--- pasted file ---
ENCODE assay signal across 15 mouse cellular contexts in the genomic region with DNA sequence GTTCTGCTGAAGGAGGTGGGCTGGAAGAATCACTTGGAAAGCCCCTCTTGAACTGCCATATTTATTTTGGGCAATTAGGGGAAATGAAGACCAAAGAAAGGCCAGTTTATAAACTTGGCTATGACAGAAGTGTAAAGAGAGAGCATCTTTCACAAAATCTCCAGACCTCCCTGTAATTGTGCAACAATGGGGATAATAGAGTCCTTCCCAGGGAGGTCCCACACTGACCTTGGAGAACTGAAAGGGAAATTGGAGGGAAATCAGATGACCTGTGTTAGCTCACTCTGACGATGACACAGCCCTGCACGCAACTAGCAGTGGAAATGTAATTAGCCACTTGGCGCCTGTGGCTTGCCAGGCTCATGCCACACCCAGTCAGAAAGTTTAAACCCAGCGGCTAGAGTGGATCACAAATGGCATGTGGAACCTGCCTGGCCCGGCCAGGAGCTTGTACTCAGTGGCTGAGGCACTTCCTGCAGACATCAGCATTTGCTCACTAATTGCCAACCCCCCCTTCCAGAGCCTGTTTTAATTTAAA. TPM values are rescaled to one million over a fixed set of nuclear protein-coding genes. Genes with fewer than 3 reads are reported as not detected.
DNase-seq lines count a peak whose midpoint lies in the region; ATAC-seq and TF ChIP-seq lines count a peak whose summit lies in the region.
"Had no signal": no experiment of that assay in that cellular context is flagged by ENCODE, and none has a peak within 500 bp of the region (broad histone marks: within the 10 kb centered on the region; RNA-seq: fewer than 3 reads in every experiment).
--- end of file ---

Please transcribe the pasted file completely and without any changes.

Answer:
ENCODE assay signal across 15 mouse cellular contexts in the genomic region with DNA sequence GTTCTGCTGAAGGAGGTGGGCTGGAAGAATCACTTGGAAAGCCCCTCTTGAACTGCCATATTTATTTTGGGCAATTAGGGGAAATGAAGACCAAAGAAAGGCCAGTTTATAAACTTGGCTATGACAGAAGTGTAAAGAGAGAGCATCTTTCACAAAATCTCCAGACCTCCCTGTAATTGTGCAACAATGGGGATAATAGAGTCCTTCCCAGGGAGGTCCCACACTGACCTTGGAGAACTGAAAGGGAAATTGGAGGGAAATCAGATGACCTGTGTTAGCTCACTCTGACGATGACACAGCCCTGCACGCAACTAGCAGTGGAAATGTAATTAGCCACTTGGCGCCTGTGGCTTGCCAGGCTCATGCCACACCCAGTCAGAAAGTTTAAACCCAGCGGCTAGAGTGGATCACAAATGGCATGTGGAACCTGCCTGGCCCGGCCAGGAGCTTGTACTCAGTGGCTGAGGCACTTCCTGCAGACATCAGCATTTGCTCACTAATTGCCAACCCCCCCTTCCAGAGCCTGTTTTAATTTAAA. TPM values are rescaled to one million over a fixed set of nuclear protein-coding genes. Genes with fewer than 3 reads are reported as not detected.
DNase-seq lines count a peak whose midpoint lies in the region; ATAC-seq and TF ChIP-seq lines count a peak whose summit lies in the region.
"Had no signal": no experiment of that assay in that cellular context is flagged by ENCODE, and none has a peak within 500 bp of the region (broad histone marks: within the 10 kb centered on the region; RNA-seq: fewer than 3 reads in every experiment).